Brian Keyes didn’t notice that the snowy egrets had flown away.

  As he tied up to a rotted piling, a green chameleon scampered off the porch to munch a palmetto bug in the shadows. Keyes climbed lightly from the canoe, but the planks still shuddered under his weight. He took each step as if walking on ice, thinking: There’s no way Skip Wiley could be hiding here, not the way he bangs around.

  Keyes tested the padlock with a hard yank, and the rusty hasp gave way with a snap. He opened the cabin door with the toe of his sneaker and peered inside.

  It looked like a dungeon for Boy Scouts.

  Spiderwebs streeled from the ceiling, and a crisp snakeskin fluttered from the pine beam where it had long ago been shed. A shaky card table, once used for dining, buckled under unopened tins of Spam and sausage, the labels faded and curled. In the rear of the cabin was a bunk bed with two plastic air mattresses, each flattened and stained by mildew. In a corner two sleeping bags were rolled up tight, flecked with papery dead moths. A stack of heat-puckered magazines lay nearby; the most recent was a Playboy from December 1978.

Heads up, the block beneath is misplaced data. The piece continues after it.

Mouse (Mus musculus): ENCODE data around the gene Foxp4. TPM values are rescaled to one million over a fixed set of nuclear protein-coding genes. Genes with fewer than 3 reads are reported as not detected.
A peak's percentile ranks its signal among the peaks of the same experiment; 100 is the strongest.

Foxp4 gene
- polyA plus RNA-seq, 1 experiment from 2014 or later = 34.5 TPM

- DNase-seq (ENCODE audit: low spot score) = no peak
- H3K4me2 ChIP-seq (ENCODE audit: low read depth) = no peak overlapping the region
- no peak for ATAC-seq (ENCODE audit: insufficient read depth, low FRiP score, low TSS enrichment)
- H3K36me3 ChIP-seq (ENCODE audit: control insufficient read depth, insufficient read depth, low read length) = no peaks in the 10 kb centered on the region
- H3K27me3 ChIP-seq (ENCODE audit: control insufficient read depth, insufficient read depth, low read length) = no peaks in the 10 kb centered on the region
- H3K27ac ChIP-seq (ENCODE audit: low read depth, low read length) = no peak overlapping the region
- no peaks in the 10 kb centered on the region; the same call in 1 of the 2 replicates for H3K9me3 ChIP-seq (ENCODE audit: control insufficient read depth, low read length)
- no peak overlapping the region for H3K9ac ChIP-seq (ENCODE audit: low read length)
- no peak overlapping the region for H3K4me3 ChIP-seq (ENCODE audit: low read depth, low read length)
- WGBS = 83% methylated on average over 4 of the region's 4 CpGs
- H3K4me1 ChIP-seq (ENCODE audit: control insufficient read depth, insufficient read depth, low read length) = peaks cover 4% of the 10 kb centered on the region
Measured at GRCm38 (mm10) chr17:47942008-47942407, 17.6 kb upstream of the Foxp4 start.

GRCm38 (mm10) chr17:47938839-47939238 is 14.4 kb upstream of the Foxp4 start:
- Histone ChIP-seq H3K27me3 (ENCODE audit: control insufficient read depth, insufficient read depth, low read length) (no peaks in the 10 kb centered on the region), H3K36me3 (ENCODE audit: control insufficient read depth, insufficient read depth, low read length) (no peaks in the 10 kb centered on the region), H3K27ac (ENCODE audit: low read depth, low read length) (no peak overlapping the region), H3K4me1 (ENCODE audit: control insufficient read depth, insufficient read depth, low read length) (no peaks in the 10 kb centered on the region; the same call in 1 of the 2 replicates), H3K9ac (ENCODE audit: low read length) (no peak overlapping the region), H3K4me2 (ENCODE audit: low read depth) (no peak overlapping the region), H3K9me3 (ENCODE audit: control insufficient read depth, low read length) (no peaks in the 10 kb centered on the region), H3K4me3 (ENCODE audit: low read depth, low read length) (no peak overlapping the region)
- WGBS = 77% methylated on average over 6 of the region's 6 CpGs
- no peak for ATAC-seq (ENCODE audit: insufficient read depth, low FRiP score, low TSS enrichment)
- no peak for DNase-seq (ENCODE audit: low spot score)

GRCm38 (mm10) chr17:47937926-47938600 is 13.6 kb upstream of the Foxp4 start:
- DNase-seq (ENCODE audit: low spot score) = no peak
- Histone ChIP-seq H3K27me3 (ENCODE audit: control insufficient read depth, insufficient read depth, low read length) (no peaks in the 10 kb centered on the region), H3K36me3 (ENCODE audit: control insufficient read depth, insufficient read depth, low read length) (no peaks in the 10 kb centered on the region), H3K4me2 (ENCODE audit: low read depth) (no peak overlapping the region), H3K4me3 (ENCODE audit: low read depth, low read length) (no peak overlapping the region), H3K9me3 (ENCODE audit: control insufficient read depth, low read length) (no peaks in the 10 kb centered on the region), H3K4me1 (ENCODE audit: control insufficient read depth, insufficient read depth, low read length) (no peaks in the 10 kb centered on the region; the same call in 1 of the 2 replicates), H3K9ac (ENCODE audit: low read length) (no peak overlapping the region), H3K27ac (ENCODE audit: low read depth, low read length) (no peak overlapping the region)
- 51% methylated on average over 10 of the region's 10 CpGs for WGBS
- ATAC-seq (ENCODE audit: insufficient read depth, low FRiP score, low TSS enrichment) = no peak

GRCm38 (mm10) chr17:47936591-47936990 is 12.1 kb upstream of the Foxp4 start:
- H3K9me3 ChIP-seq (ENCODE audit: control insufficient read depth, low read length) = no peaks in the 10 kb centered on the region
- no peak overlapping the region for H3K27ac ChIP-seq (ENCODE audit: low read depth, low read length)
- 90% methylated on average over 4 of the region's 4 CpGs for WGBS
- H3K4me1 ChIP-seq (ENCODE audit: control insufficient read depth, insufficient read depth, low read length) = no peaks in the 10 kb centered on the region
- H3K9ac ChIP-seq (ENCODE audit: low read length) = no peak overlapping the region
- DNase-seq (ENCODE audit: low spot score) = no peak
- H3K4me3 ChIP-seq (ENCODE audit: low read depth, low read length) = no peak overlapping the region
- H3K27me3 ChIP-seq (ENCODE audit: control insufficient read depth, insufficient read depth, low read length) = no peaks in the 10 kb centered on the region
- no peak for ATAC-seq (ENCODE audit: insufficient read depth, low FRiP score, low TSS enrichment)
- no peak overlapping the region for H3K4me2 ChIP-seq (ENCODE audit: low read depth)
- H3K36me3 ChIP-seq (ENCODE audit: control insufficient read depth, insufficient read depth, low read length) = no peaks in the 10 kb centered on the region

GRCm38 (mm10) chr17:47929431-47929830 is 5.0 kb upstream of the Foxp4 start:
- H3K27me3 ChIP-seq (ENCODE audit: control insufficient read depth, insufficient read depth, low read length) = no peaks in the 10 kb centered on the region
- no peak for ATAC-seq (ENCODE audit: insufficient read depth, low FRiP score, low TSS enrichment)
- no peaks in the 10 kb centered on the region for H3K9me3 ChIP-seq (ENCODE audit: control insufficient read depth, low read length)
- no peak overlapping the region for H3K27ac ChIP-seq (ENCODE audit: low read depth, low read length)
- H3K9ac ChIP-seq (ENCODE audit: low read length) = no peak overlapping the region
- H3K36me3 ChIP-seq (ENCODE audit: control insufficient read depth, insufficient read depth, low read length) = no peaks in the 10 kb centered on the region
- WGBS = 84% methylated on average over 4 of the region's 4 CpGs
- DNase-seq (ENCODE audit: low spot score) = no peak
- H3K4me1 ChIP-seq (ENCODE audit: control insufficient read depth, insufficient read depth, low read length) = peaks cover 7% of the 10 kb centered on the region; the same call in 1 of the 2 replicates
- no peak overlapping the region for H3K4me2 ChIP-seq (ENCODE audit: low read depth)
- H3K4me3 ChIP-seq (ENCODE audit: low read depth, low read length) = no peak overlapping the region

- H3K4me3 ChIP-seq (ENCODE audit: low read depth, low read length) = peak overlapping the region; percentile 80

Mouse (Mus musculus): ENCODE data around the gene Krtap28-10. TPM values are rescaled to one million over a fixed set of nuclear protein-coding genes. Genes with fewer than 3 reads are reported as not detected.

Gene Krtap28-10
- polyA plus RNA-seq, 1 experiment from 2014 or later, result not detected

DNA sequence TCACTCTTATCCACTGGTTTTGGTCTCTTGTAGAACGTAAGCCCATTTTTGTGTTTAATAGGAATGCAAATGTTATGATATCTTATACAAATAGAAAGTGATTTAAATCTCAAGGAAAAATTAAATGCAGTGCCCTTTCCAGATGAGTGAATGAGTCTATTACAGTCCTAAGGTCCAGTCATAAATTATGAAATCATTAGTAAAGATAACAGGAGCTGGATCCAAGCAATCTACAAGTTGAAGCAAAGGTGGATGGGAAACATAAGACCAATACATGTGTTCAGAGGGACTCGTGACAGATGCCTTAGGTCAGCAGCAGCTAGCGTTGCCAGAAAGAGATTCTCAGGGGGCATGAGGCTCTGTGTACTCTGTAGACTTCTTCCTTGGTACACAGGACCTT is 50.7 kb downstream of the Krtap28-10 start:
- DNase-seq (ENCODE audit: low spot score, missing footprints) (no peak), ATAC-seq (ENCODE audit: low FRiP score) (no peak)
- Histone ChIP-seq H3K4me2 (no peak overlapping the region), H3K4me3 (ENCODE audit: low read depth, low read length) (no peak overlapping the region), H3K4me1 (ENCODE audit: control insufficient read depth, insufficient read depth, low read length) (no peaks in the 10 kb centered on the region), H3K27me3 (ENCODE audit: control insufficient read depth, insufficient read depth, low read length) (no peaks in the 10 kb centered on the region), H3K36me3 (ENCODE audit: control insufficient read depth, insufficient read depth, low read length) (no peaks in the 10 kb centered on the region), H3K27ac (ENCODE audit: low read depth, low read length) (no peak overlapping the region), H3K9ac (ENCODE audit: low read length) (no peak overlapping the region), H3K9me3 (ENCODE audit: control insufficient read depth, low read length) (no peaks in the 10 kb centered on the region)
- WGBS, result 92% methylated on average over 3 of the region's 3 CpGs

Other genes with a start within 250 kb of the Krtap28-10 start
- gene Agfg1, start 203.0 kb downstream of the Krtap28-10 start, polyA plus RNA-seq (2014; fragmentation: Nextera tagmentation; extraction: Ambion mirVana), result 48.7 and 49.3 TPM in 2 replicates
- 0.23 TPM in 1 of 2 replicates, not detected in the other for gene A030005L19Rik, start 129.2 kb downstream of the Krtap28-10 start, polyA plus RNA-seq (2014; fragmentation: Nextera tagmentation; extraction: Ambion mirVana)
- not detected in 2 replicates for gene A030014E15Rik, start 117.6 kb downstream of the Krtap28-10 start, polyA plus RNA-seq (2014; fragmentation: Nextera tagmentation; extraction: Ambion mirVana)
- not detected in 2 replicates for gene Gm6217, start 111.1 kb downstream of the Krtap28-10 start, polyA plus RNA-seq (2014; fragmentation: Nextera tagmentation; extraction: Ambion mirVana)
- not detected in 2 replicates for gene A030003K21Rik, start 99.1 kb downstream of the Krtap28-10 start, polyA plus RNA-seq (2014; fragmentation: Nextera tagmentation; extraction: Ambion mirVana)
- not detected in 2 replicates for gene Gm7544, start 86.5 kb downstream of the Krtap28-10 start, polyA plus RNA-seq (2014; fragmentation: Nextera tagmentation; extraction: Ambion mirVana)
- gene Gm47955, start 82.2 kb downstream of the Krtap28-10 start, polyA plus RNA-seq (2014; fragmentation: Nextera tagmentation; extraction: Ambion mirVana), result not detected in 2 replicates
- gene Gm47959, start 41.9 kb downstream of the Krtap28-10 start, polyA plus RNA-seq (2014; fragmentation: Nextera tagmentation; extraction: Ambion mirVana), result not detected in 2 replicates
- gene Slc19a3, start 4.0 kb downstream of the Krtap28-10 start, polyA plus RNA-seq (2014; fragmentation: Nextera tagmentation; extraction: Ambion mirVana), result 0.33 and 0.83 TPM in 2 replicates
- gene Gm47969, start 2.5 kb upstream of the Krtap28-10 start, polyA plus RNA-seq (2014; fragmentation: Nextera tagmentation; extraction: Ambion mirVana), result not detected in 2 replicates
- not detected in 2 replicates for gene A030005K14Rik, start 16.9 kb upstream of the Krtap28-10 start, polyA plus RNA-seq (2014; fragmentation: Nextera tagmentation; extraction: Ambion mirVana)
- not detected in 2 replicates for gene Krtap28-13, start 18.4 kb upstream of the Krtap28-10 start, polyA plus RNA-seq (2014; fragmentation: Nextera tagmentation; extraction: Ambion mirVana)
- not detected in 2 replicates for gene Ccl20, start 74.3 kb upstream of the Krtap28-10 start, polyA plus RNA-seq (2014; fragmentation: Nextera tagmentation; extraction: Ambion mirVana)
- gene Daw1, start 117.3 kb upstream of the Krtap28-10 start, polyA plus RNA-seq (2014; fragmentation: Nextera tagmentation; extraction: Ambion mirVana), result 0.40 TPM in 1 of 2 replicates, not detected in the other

In the kitchen area he found a sixty-gallon Igloo cooler; inside was a six-pack of flat Budweisers and three plastic jugs of drinking water. Keyes was about to open one of the jugs when he noticed a sediment of dubious origin suspended near the bottom. The water, he decided without tasting, had also been there a very long time.

  The cabin was no larger than fifteen by thirty feet, but Keyes found plenty of crannies to explore. He was actually enjoying himself, poking through drawers and dusty cupboards, looking for signs of Wiley. He felt a little like an archaeologist over a new dig.

  What finally persuaded him to retreat was the killer leaf.

  Keyes had been using a whippy length of cane to clear out the spider nests, and he flicked it casually at a wrinkled gray-veined leaf beneath the card table. Suddenly the leaf sprang off the floor and, teeth bared, whistled past Keyes’s ear. He stumbled out the door, shouting and brandishing the cane stick impotently. The angry bat followed him, diving in tight arcs, breaking off the attack only when hit by sunlight.